Nathaniel Rateliff's Marigold Project Announces 2018 Grant Recipients

Nathaniel Rateliff’s Marigold Project funds social-justice programs nationwide.
Nathaniel Rateliff’s Marigold Project funds social-justice programs nationwide. Jake Cox
Good as they may be, Nathaniel Rateliff & the Night Sweats' soulful songs aren't exactly political. Still, the band has used its rising popularity to raise money for social- and economic-justice groups.

In late 2017, Rateliff founded The Marigold Project, which gives grants to organizations working to end homelessness, create urban farms and fight for immigrants' rights, among other progressive goals. In its first year, the Marigold Project donated more than $100,000, and it plans to give away even more this year.

“My dad and I planted marigolds as ground cover,” Rateliff wrote in a letter to his fans, explaining the project's name. “Marigolds do their fair share in feeding nectar to beneficial insects. They keep pests away, they taste good and they bloom like crazy. I think it’s a great metaphor for the work that I want to support.”

This year's grant recipients include 25 nonprofits and community organizations, some from Colorado. They include labor organization El Centro Humanitario; the gun-violence prevention group Colorado Ceasefire; the Colorado Village Collaborative, which builds tiny homes for people experiencing homelessness; the Harm Reduction Action Center, which runs a syringe exchange program and advocates for the health and safety of Denver’s injection drug users; refugee organization Project Worthmore; and the indigenous and environmental advocates at the Black Mesa Water Coalition.

The Marigold Project will continue providing assistance to past recipients such as Farm Aid; urban farming group Grow Pittsburgh; and the Missouri Rural Crisis Center, which lends a hand to struggling independent farmers in the Show Me State, among others.

Marigold executive director Kari Nott spent years working with Farm Aid, Willie Nelson’s organization for agricultural activism, in Cambridge, Massachusetts. She met Rateliff when his band played a benefit concert for the group.

Nott says she was a fan long before she ever imagined collaborating with him. So when Rateliff invited her to move to Denver and run his foundation, she was thrilled...but overwhelmed. Her previous organization had a specific mission: “Farm Aid works year-round to build a system of agriculture that values family farmers, good food, soil and water, and strong communities" — and Rateliff’s ambitions were more sprawling.

“I knew it would be a challenge, and I knew I would learn a lot,” Nott says. “I got to Denver, and he said, ‘I want to work on gun violence and homelessness.’”

With minimal experience addressing either, Nott began soliciting advice from people who had worked at the grassroots level on those issues. Nott and the band organized a successful benefit concert for gun-violence prevention at Levitt Pavilion in October 2018, as well as similar shows for Project Worthmore, the Harm Reduction Action Center and Volunteers of America.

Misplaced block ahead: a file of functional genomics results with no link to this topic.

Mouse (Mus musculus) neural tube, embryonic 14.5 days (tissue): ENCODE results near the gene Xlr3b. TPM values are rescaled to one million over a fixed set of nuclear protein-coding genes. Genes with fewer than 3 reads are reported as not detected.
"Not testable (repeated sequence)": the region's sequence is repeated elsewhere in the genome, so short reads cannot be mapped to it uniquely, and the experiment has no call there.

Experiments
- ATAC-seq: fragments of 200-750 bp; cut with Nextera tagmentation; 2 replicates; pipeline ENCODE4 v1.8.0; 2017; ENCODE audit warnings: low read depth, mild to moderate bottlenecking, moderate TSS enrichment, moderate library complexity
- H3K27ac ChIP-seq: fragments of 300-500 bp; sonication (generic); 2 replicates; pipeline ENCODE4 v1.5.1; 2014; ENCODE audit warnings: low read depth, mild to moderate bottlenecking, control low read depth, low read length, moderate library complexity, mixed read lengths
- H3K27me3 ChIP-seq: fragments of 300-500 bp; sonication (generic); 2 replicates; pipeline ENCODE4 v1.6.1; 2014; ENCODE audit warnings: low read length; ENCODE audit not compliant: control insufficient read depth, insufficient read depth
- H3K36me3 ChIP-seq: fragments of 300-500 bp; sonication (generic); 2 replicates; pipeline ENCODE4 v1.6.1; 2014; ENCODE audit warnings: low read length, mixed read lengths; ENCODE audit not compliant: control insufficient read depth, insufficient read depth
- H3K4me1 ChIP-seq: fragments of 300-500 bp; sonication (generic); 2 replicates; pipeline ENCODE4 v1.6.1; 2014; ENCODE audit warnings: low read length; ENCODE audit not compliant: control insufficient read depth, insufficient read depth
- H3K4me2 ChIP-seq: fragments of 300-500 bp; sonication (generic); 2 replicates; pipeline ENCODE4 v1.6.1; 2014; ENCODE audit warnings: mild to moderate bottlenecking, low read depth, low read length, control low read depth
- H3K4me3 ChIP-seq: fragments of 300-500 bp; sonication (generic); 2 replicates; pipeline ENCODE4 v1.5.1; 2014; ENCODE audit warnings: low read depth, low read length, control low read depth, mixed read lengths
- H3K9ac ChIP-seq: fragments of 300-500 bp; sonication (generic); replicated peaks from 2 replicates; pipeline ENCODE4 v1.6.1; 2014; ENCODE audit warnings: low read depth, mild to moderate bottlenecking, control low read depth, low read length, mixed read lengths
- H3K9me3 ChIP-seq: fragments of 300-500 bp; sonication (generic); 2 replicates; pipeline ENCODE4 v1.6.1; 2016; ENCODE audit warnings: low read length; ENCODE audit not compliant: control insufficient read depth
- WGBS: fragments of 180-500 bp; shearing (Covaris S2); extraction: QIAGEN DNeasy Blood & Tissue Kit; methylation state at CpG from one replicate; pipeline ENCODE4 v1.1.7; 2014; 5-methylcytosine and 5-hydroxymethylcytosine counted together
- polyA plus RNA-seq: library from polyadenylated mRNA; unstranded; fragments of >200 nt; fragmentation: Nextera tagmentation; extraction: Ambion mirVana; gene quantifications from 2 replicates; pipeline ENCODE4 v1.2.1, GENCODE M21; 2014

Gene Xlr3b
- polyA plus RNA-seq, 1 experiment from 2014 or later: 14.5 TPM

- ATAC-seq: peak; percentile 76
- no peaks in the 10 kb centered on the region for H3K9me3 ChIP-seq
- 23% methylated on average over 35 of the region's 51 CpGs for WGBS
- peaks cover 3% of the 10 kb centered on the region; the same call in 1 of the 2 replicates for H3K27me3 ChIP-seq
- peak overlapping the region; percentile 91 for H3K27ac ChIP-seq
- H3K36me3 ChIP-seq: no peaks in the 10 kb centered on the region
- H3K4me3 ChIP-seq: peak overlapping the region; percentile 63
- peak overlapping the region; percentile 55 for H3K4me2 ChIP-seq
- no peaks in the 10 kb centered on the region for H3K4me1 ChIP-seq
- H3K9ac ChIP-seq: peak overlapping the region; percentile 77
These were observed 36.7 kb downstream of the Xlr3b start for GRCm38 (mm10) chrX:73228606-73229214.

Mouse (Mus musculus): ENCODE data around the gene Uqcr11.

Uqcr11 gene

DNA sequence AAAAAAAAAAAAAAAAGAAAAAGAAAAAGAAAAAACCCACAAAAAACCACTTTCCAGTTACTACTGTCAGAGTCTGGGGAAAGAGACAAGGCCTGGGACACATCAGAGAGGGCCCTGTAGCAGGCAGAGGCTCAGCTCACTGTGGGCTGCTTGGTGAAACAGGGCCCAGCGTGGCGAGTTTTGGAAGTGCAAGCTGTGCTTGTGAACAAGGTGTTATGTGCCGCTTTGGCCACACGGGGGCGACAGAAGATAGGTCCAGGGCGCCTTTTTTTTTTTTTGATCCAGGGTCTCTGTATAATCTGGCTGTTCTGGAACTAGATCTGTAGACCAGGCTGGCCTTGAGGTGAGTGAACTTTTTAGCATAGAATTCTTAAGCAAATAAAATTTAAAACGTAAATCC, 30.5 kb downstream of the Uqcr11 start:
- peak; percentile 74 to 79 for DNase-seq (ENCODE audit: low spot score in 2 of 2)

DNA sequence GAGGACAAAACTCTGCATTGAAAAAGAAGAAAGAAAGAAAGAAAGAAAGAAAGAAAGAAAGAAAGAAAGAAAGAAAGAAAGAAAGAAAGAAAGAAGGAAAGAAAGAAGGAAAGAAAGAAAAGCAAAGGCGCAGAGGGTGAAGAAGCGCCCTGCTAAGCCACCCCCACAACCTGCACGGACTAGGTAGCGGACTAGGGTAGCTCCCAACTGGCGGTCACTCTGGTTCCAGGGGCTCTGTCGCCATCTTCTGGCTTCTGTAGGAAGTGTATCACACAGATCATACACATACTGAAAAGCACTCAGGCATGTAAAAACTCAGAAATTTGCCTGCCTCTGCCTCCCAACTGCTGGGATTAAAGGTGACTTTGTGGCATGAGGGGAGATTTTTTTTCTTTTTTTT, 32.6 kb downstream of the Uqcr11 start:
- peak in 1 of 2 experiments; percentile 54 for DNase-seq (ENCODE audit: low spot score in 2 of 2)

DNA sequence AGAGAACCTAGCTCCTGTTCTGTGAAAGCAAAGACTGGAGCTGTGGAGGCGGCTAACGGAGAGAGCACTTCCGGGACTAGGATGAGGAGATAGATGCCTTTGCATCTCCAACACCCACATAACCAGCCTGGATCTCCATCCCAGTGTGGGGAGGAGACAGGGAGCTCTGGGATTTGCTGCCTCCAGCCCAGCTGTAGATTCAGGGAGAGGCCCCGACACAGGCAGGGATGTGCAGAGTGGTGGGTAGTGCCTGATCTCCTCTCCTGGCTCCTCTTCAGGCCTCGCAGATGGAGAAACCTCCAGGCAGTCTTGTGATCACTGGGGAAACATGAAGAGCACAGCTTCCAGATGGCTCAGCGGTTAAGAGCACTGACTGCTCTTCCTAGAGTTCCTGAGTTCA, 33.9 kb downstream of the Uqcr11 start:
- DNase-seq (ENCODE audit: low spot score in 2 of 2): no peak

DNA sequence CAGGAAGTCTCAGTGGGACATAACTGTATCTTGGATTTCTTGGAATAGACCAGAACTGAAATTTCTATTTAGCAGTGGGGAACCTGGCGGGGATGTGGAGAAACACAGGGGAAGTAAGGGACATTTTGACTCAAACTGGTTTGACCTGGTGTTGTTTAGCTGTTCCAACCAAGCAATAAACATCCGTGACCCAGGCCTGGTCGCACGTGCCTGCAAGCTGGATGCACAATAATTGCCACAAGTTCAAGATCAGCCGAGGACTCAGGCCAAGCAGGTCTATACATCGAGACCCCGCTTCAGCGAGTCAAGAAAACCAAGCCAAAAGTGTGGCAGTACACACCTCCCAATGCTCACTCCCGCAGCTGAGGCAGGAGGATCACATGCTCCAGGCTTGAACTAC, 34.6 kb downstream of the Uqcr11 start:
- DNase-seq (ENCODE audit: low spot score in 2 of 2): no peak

“It’s powerful to admit you don’t know something,” Rateliff says. “That’s one of the things I love about traveling and meeting new people all the time. We all seem to have pieces of a larger puzzle, and we can connect those pieces to lift each other up.”

Rateliff and his fellow musicians support local causes in the cities they play while touring. Earlier this year they met Jahmal Cole of My Block, My Hood, My City, a group that aims to alleviate poverty among youth in Chicago. Inspired by Cole's work, the singer called Nott and asked her to organize a fundraiser the following day. Just 24 hours before the Night Sweats' Chicago concert, she set up a meet-and-greet with fans, who paid a premium price for the chance to hang out with the band. They raised $3,500 for Cole's organization.

Nott says it’s not enough to shine a light on issues; it's our systems that need to change: “Everybody has a voice. And if there was real justice, you wouldn’t need charity.”

That philosophy is behind the Marigold Project's decision to fund those who are fighting for systemic change. While some of those groups serve marginalized communities, they’re also working to address root causes of injustice and inspire others to do the same. 

“Anyone can do this work,” says Nott. “We can all do a little bit to make the world a better place.”

Below is the full list of Marigold Project's 2018 recipients:

Black Mesa Water Coalition
Centro Humanitario
Colorado Ceasefire
Colorado Village Collaborative
Color of Change
Cure Violence
Emergency Family Assistance Association
Farm Aid
Groundwork Denver
Grow Pittsburgh
Harm Reduction Action Center
Interfaith Alliance of Colorado
The Delores Project
The Empowerment Plan
Missouri Rural Crisis Center
My Block, My Hood, My City
New Era Colorado
ProgressNow Colorado
Project Worthmore
Rural Advancement Foundation International
Veterans Community Project
Volunteers of America
Women’s Bean Project
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Kyle Harris has been Westword’s Culture Editor since 2016, writing about the arts, music and film.
Contact: Kyle Harris